Improving nursing practices through research
Published on 6 August 2023
As an Assistant Director of Nursing (Research), Dr Siti Zubaidah Mordiffi is focused on finding new ways to enhance nursing care and improve patient outcomes.
When Dr Siti first started her nursing career over 38 years ago, she thought nurses were limited to simply "carrying out the doctors' instructions" and providing excellent patient care.
Today, however, the nursing profession has evolved significantly – and so has her perceptions towards the profession.
“Modern-day nurses are empowered to take the lead in providing care to patients,” explained Dr Siti, who is an Assistant Director of Nursing (Research) at National University Hospital (NUH).
“Today, we see nurse-led care provided by our Advanced Practice Nurses (APNs), Nurse Clinicians and specialty nurses. Nurses also govern their own practice and make policy changes based on evidence.
“Even in our so-called ‘day-to-day jobs’, there are a lot of things that nurses must do when taking care of a patient. We need to constantly assess the evidence, critically evaluate it, anticipate potential issues, and put in place appropriate interventions to ensure that our patients receive the care that they require.”
Indeed, Dr Siti is one such nurse who has taken on a less conventional career path by venturing into the nursing research track, where she seeks evidence-driven methods that can positively impact and enhance nursing care.
She elaborated, “One of my research focus is on patient falls assessment and intervention. We want to help nurses identify patients who are at risk of potential falls, so that they can put in place a series of interventions to minimise the risk.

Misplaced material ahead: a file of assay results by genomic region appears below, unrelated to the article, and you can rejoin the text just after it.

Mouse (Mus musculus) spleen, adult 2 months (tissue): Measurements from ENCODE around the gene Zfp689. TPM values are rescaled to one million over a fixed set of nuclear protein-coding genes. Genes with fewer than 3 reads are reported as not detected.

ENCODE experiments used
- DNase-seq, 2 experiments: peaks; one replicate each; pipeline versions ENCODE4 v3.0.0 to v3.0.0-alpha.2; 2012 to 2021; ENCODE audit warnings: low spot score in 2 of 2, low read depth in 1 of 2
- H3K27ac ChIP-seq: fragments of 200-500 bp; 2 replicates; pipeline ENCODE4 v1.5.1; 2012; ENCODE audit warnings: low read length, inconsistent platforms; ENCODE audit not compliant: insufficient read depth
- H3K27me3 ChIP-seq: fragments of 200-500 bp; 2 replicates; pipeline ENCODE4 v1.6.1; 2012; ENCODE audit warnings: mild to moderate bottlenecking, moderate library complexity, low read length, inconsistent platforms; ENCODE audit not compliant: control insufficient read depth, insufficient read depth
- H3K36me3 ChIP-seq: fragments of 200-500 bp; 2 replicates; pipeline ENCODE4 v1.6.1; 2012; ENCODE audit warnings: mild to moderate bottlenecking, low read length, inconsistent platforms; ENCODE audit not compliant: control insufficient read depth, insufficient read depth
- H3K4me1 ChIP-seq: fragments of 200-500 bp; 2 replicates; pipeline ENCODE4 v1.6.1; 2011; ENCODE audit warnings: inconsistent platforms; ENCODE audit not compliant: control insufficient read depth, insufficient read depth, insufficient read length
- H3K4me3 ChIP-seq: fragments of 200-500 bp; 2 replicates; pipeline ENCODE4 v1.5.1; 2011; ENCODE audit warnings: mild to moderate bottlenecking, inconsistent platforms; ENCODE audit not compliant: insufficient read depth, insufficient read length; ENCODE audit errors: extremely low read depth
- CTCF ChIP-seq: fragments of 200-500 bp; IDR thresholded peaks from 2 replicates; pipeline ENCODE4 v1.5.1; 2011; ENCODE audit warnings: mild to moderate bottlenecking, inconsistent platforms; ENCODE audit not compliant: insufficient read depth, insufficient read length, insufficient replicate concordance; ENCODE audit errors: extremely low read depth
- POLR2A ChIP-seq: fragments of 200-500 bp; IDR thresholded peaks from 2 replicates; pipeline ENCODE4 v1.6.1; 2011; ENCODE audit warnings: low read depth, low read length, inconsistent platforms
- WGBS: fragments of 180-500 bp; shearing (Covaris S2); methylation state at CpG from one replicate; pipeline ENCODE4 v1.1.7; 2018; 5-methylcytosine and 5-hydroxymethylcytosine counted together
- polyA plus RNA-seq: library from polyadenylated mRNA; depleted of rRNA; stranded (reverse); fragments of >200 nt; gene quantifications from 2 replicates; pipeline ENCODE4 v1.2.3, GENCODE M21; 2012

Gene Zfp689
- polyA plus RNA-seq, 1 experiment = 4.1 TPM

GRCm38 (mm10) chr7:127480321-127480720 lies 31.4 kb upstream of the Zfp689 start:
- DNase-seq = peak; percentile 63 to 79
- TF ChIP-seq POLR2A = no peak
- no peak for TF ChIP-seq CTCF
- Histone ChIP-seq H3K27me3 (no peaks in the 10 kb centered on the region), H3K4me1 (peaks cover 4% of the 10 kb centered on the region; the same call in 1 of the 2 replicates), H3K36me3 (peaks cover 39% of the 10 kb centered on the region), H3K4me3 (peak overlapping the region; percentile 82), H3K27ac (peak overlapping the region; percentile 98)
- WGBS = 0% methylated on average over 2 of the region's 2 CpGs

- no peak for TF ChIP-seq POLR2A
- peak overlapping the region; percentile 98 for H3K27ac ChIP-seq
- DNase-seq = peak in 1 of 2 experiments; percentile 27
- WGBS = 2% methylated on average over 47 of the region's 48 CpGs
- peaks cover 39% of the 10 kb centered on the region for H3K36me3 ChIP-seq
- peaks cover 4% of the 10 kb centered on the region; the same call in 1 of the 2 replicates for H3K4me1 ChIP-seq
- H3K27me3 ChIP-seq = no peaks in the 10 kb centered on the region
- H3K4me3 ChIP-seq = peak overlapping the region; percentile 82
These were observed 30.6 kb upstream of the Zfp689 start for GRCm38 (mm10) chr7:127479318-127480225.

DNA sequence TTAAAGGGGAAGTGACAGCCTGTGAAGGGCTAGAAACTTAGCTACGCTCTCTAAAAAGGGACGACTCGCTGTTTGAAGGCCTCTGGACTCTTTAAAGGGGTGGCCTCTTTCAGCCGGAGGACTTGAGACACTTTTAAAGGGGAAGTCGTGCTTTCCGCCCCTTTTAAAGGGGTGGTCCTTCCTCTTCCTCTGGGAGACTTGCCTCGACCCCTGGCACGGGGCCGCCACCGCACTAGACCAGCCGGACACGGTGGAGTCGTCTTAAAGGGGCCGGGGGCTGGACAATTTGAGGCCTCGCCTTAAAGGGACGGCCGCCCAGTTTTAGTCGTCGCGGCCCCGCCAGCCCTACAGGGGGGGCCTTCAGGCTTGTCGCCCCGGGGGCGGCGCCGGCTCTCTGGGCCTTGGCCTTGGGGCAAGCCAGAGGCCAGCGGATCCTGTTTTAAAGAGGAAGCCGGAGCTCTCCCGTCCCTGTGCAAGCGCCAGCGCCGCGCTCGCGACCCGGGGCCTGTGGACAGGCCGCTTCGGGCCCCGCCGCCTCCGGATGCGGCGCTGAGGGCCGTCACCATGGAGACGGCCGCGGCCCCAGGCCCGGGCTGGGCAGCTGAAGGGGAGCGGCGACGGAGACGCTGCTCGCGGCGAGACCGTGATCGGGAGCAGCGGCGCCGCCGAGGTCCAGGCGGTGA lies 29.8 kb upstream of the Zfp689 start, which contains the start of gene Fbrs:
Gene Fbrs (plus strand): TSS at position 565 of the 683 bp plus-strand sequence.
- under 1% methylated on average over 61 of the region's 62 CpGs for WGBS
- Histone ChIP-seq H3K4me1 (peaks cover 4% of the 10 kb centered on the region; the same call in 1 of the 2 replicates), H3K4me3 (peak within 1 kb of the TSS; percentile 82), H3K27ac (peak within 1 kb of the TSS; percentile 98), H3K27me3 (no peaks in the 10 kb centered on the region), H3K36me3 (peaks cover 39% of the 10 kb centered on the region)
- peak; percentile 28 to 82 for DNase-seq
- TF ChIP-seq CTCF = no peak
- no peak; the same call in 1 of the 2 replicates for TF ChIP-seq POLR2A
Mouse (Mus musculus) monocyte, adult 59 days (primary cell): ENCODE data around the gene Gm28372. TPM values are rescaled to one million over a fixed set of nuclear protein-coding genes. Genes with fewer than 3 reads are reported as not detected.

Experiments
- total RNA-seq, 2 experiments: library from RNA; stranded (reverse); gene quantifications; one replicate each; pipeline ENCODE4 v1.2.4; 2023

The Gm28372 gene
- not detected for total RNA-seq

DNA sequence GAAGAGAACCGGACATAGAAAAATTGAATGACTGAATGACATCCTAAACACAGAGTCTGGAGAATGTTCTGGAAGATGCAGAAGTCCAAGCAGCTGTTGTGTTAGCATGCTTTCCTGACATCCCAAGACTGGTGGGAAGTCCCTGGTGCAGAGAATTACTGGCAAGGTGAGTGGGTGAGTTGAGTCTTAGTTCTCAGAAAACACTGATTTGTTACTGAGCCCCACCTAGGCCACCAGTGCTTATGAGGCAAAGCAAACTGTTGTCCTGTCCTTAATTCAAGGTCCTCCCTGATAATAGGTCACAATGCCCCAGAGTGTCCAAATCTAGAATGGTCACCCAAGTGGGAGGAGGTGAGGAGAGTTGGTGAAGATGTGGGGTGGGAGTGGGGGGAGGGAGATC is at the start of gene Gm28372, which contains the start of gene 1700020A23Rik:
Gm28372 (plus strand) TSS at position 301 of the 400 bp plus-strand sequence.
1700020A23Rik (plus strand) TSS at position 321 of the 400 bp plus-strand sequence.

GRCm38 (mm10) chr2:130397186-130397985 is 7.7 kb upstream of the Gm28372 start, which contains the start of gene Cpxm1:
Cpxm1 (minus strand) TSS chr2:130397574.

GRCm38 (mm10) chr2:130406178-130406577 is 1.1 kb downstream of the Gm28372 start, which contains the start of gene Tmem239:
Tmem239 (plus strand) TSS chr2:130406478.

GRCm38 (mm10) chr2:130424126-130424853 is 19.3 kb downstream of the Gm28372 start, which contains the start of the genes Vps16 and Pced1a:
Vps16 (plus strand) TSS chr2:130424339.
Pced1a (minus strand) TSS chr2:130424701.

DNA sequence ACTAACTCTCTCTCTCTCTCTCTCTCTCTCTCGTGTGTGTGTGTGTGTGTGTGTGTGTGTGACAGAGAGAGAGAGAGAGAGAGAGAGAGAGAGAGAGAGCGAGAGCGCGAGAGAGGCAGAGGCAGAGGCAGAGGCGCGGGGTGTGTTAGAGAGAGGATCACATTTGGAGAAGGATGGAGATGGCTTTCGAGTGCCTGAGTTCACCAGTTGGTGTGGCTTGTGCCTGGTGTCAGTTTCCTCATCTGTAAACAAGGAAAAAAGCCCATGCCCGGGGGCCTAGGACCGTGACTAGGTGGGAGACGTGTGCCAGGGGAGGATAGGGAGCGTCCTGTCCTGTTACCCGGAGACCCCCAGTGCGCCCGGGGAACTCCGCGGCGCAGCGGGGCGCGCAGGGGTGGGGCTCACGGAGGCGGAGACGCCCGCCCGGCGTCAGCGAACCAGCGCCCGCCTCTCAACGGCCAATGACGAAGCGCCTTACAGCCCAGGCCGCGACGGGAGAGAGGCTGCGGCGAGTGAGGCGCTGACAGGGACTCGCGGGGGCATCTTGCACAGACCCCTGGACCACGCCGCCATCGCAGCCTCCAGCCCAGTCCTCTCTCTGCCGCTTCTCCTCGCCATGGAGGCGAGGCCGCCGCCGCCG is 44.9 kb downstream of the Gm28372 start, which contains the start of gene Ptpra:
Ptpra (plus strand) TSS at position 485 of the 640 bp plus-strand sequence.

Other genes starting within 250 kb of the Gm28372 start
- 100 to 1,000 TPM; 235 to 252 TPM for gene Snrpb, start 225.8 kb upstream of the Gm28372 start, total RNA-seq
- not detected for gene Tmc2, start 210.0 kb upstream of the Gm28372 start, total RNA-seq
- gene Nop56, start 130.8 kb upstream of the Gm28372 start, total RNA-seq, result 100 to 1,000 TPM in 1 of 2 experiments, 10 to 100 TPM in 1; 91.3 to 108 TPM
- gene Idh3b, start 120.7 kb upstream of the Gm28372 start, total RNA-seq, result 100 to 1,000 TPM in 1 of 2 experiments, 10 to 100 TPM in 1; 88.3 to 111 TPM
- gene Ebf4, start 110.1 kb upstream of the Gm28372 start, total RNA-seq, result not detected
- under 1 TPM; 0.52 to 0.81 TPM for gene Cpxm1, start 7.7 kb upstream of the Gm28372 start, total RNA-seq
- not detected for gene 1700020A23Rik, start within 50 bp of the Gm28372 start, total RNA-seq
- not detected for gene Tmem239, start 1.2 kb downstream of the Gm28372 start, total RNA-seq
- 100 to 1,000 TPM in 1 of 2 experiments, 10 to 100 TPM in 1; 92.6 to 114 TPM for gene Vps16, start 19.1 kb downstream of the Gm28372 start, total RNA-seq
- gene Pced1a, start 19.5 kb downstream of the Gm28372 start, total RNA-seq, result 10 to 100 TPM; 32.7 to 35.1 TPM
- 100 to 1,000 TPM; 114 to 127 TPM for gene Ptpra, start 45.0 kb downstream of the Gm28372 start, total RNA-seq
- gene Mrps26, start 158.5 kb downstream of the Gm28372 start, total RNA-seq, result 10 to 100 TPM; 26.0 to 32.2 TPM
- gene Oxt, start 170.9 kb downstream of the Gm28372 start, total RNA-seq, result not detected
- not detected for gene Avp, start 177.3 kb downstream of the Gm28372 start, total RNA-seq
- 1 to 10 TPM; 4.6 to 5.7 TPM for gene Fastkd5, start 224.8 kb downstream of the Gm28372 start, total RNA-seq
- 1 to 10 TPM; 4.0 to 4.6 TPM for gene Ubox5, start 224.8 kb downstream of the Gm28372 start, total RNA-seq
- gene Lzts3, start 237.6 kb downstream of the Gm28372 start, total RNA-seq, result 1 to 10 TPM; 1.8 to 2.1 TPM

Dr Siti’s work also covers other areas such as pressure injuries care, nasogastric tube management, and a 'silent night' project that is aimed at reducing noise pollution to promote better rest and recuperation for patients.
Dr Siti emphasised that research plays a key role in ensuring that any proposed improvements to clinical practice is safe – for both patients and nurses – before implementation.
“So, while we explore new ways of doing things in clinical practice, we also need to ensure it is evaluated thoroughly. This is to ensure that it not only improves patient outcomes, but also does not cause unintended complications or harm,” she said.
While acknowledging that the journey on the nursing research track can be challenging, Dr Siti firmly believes that the rewards more than justify the hard work.
That is why she advocates patience for nurses who decide to pursue the research track.
“Perseverance is key – you will likely meet roadblocks along the way, so don’t be afraid to ask for help when needed,” Dr Siti advised. “Always have the end goal in mind before you start your research. Having said that, you must also be open-minded, because your initial assumptions might be challenged.
“Finally, while it's true that research involves a lot of hard work, don't let that deter you from pursuing this track. The journey may be demanding, but the sense of fulfilment and reward upon reaching your research goals is incredibly gratifying.”
In consultation with Dr Siti Zubaidah Mordiffi, Assistant Director of Nursing (Research), NUHVisit our new NUHS Nursing Career Site where you can learn all about the vast opportunities to excel, innovate, lead, teach, and advance your nursing career.